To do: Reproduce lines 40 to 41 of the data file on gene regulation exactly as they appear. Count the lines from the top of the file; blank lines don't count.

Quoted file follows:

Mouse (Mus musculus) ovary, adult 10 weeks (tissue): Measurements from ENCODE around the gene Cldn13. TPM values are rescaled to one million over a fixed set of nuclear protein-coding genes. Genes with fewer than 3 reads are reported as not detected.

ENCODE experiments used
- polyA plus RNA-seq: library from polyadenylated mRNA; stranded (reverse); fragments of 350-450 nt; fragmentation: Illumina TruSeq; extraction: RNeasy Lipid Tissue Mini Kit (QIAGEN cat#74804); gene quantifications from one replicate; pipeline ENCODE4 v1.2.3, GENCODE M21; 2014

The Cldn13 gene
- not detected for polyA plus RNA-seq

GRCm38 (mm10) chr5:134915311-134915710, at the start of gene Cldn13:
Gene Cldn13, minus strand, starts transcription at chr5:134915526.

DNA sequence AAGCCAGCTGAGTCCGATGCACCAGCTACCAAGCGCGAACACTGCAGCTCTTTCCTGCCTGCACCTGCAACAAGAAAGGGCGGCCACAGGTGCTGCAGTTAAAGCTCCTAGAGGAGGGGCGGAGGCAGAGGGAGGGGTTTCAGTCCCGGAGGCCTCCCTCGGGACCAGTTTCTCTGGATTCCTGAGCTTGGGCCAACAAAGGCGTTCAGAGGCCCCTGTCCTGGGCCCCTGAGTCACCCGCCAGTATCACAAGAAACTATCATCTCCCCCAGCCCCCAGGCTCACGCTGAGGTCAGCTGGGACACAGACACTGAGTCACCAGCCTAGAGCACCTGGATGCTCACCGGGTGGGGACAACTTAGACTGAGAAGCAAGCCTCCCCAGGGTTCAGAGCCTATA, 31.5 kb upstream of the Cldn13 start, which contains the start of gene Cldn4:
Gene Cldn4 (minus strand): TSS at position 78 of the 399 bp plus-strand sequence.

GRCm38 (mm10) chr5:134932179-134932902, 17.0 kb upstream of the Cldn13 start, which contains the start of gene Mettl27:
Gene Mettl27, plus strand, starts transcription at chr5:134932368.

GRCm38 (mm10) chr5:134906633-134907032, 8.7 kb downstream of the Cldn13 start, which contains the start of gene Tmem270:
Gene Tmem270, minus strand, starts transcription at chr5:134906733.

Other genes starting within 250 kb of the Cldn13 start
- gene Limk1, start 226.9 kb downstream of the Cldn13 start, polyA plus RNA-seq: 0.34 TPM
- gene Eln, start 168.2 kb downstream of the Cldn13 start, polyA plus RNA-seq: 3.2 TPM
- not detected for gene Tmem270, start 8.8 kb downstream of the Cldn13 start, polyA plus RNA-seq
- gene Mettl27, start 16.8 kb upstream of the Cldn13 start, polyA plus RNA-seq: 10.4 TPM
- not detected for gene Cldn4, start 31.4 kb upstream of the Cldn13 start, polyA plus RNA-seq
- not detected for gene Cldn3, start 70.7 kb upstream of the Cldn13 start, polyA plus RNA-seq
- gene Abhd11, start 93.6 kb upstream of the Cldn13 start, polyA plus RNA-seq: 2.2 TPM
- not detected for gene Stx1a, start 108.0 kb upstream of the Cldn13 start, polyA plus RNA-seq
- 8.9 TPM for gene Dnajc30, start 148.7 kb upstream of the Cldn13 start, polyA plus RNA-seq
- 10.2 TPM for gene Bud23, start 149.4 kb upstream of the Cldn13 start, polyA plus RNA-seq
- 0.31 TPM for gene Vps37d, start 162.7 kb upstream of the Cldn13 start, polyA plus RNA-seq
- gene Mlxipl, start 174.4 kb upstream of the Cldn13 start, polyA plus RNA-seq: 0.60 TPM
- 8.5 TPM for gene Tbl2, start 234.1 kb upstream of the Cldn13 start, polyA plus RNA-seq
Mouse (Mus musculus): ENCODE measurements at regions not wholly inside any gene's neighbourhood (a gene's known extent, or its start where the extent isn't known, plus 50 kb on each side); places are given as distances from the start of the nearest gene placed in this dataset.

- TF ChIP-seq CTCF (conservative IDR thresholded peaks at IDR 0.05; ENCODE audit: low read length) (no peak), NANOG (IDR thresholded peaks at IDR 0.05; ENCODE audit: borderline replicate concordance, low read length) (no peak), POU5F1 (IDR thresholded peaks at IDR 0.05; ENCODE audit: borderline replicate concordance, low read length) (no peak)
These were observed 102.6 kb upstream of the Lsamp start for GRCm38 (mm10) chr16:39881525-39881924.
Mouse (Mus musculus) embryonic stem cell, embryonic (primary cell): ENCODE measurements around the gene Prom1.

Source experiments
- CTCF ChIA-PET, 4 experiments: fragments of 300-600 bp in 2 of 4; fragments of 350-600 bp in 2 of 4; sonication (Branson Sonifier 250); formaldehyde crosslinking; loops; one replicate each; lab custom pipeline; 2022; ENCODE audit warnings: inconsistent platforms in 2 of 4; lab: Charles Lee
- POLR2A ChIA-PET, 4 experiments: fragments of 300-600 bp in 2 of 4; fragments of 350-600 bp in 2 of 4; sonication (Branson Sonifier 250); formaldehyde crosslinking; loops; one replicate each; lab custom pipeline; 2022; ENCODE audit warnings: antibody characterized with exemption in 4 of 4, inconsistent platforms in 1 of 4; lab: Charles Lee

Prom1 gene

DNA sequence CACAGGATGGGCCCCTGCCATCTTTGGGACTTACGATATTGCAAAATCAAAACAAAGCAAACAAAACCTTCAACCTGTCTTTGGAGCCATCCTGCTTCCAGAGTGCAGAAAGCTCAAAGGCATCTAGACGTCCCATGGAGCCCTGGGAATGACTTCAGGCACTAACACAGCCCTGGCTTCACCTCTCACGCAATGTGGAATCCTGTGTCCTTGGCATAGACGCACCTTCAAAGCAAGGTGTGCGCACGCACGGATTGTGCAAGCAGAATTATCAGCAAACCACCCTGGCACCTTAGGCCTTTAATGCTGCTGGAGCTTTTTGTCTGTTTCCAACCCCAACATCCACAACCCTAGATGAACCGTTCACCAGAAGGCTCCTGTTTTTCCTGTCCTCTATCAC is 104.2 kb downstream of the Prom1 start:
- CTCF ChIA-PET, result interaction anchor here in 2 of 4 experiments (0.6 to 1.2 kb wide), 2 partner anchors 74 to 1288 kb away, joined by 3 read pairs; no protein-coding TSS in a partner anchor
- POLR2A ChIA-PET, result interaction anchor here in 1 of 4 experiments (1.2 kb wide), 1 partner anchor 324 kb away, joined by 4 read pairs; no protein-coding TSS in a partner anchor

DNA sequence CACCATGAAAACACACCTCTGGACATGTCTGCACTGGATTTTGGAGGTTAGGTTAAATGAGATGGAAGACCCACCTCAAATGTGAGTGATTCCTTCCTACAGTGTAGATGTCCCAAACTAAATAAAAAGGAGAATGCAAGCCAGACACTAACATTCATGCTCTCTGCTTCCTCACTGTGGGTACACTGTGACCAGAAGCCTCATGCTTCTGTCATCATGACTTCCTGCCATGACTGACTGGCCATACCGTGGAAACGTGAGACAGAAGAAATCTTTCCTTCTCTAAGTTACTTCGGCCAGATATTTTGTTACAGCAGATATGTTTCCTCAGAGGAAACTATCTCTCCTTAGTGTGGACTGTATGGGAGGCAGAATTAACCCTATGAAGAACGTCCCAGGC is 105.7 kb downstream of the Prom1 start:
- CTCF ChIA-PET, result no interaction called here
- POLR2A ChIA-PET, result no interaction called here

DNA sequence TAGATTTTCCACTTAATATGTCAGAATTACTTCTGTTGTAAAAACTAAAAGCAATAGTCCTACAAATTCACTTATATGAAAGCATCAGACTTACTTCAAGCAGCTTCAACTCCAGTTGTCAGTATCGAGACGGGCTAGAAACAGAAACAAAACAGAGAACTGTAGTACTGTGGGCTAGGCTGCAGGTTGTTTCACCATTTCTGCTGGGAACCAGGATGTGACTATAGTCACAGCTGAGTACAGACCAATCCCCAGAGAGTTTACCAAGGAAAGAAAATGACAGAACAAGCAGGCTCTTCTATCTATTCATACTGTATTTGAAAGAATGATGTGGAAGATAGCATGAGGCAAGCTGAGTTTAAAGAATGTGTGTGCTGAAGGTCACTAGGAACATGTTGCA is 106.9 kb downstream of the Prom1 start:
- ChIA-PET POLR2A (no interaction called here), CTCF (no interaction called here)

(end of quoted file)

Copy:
- CTCF ChIA-PET, result no interaction called here
- POLR2A ChIA-PET, result no interaction called here